You could power much of the national grid on the hype that’s been fissioning on social media. We’ve been drip fed on teasers and speculation has been rife. It isn’t a new Star Wars or Bond. It’s November 2016 and we’re watching the latest John Lewis Christmas ad. Could it possibly top the previous year’s much lauded television event? Since its broadcast Man on the Moon went on to become an award winning classic. Lewis saw an 18% rise in telescope sales and even Labour leader Jeremy Corbyn, who bears some resemblance to the grizzled and lonely lunar figure, saw a significant, if short-lived, bounce in his poll rating.
The magic of John Lewis cannot be reduced to a simple formula. But it would be fair to concede that the 2016 contribution to the cannon was comfortingly familiar. An adorably toothless child in a well-furnished house befriends a fantasy figure with a particular cause for sadness. The figure is a metaphor for the magic of childhood refracted through the wistful gauze of adult memory; we know this because the soundtrack is a popular song from ten years ago that’s been covered bittersweetly by a breathless young chanteuse.
After a period of everyday adventure –football in the rain, trips to sun-drenched parks- Christmas arrives. The Lewis Yuletide seems magicked into being, as if it’s always been there like Stonehenge or the BBC. It comes as no surprise that our adorable toothless child is able to produce the perfect gift for the fantasy creature. Even figures of imagination need to wait 364 days before they get what they want. Finally there’s the twist of weirdness at the end: the ‘it’s all in his head’ reveal in Monty the Penguin or the peeping grandad shot in Man on the Moon. In 2016 the joke is on us: it was all dream, a sleepy composite of half-remembered fragments from adverts past.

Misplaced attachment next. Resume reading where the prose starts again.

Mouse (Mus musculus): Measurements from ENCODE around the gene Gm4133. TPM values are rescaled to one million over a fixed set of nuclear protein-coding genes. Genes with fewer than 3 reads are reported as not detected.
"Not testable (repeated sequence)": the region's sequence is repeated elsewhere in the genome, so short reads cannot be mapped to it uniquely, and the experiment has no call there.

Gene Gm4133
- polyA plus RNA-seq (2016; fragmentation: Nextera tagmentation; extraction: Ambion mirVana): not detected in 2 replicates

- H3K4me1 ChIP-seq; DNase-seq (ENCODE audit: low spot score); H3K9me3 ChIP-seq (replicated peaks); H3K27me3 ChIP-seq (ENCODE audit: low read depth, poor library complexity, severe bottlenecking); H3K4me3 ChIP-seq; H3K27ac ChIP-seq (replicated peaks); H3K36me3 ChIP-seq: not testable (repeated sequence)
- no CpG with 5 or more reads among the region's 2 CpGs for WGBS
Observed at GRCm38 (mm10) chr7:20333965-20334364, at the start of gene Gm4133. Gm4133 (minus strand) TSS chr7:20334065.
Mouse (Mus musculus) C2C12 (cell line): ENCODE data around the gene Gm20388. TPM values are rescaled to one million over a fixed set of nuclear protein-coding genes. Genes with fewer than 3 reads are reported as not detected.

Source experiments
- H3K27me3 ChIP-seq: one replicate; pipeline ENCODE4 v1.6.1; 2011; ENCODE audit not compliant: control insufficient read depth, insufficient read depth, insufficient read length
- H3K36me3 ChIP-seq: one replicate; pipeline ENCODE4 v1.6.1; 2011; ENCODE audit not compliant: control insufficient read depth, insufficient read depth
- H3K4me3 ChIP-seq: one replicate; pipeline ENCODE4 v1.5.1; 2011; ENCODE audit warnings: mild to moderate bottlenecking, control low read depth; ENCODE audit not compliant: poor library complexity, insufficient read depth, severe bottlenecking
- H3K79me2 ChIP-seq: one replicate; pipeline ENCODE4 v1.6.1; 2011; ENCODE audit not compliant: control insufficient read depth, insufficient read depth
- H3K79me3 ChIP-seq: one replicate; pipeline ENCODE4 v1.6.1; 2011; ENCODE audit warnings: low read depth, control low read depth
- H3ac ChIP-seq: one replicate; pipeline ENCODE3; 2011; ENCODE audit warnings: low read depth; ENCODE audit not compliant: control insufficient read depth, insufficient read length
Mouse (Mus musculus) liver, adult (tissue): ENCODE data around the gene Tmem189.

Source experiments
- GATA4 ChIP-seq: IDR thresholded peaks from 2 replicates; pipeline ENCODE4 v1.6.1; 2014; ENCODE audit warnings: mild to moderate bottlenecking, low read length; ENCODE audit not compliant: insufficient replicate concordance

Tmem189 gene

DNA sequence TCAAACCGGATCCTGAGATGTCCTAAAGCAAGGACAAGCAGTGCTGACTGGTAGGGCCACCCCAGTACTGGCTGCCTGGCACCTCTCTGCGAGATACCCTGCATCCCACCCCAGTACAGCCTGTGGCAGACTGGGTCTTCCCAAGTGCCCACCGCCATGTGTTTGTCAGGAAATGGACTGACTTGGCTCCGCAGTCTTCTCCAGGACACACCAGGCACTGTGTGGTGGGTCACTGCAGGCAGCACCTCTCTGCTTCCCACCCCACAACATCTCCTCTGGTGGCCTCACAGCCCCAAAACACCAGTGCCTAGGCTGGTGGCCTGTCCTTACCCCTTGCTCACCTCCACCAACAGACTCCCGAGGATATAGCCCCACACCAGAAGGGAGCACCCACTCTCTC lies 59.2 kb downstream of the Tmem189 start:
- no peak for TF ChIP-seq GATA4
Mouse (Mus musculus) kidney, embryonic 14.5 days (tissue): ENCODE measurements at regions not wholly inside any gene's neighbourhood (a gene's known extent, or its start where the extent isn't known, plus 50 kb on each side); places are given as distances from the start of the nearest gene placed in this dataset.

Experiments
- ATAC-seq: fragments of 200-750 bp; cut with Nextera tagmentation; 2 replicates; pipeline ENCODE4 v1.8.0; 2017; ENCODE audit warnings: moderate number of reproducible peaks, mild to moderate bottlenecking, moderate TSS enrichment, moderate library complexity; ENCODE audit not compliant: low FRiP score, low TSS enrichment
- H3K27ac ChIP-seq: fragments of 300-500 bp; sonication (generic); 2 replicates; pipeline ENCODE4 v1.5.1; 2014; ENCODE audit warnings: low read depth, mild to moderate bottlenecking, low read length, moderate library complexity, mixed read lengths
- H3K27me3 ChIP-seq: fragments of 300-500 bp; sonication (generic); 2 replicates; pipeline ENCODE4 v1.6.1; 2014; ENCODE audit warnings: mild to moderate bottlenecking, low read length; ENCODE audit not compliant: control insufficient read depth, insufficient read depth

Waking up in 2015, Twitter is hailing the Man on the Moon as another jewel in the Lewis crown. No doubt it will go on to be talked about and remembered in a cultural space that is otherwise marked by shelf lives of hours rather than months. John Lewis have an impressive approach to the period- they know which boxes to tick and then they gift wrap them too. Can Lewis, and the other big retail players that share their crowded market, continue to plunder this formula?
Once upon a time supermarket and department store advertisements were about products on sale. The sumptuous Christmas spread and mountains of presents were the obvious markers of conspicuous wealth and boom-time consumption. Post-crisis, trustworthy retailers can’t be seen to be pushing austerity Britain into further January debt. Hence we saw the emergence around 7 years ago of the Christmas wishes from a brand that sells emotion and values. As more brands jump on the ethos bandwagon and partner with worthy charities they risk undermining the very decency that they are trying to evoke.